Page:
A couple of months ago, I wouldn’t have really called myself an online multiplayer fan. But with all of the great MP games being released lately, I’ve definitely been turned into one. Now, being a pretty big fan of Match-3 games, and with this new-found enjoyment of online gameplay, Stofle Designs Jewels with Buddies has wound up in my current rotation of games that I play every day. Battling it out against another player, trying to get the best combined score for 3 rounds of match-3 mayhem is a lot more fun than I thought it would be.
Once you register, or connect to your Facebook profile, you’re able to start games with friends from yoru contacts list, find a random buddy, have a rematch with someone you’ve already played, search for a username, or have a pass-n-play session with a friend on the same device.
As you play, you’ll earn coins. These are used to pick power-up animals who are able to help you out throughout your game, and also to take spins on the slots. Each animal has a different ability, and is charged up by making certain types of matches while you play. For instance, the Panda Bear eats a whole row of gems and is charged up when you make white matches, while the Elephant destroys half of the board, and is recharged by matching purple gems, and so on.
The scoring system is definitely a plus. With each match you make, you earn points, and if there’s a coin inside one of the gems, you’ll gain coins as well. But if you keep making matches quickly, the amount of points you’ll earn will keep rising. There are also multipliers randomly found on the gems which increase as time counts down. If you tap the gems with a multiplier before making a match with them, the multiplier will be applied to that match.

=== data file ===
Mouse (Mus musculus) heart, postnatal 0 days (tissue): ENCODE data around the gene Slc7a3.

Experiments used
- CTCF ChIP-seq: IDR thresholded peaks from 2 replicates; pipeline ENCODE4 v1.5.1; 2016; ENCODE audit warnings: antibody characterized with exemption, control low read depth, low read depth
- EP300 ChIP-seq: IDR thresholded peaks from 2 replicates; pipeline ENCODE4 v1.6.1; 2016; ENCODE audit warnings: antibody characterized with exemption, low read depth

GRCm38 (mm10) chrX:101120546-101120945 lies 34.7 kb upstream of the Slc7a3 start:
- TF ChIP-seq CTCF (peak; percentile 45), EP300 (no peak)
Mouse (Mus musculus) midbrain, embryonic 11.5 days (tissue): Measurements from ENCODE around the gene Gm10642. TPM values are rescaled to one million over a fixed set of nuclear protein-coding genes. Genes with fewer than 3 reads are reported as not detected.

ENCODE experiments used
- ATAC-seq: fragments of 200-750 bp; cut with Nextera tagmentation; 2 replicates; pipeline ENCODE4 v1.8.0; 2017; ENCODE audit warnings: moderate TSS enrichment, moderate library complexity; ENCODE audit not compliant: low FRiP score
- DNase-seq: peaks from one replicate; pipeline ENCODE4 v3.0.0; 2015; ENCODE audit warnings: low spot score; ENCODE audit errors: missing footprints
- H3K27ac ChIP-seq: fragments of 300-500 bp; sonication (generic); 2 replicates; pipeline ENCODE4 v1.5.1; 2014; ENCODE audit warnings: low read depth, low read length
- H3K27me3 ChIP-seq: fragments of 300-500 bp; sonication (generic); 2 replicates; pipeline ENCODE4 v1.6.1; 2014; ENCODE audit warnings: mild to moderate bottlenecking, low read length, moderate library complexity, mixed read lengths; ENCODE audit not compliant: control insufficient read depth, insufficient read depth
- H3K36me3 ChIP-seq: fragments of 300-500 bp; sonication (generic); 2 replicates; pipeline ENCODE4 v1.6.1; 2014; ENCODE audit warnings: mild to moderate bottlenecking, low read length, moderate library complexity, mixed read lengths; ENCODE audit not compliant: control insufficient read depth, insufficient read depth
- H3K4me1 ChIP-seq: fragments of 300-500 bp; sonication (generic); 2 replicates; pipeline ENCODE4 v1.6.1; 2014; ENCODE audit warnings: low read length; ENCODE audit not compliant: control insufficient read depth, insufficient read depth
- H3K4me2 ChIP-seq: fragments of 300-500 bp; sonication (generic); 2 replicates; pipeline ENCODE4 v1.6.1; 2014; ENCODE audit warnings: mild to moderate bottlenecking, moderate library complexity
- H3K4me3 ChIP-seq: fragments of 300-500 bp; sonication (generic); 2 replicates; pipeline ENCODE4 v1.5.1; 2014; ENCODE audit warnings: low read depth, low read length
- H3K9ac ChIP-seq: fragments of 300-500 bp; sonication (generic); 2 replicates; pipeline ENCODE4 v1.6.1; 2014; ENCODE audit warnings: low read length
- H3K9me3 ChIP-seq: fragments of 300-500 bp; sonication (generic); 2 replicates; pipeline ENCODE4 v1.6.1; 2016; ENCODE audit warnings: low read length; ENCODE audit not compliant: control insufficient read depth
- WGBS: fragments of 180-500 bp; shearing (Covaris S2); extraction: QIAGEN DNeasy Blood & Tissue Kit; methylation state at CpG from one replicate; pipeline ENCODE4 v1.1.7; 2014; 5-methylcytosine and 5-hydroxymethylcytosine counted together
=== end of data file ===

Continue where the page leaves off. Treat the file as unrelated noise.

You’re given 3 rounds, each being 60 seconds long, to earn as many points as you can. After each round, your score is sent to the other player, and then you wait for them to play a round and send it back. I haven’t ever had this much fun with a match-3 MP game. Witch Wars and Matching With Friends both seemed way too unbalanced, and pushed towards IAP, and Syntax Match, while decent, is a little too difficult when it comes to quickly finding matches because of the tiles used. Don’t get me wrong, there are IAPs included in Jewels with Friends, and if you want the best animal power-ups every time you play, you’ll probably need to purchase some coins, but with the coins earned at a decent rate, and being able to choose some of the better animals every 3 or so games, even without purchasing IAPs, it’s very well balanced, and doesn’t feel like you’re constantly being pushed towards the IAPs, which is becoming more and more rare with free games.
So, if you’re looking for an online asynchronous match 3 title, you should definitely check out Jewels with Friends. Even though there’s no extra modes, and no single player gameplay, what is there is done very well, and priced at FREE, there’s really no reason not to give it a try. It’s definitely a title that’ll wind up staying on my device for quite some time.
Tower+Base Defense games are everywhere in the AppStore. It’s definitely a genre that has been overwhelmed with releases. With the growing capabilities of the iOS hardware as well as it’s software, this genre is finally expanding after a sort of dead period where nothing really new was hitting the gaming scene, and 3D Tower Defense titles seem to be gaining ground. The most recent TD release from the very prominent publishers over at Bulkypix is Chicken Doom. A tap-based 3D Base Defense title that has you defending a chicken in a lookout tower armed with a Gatling gun.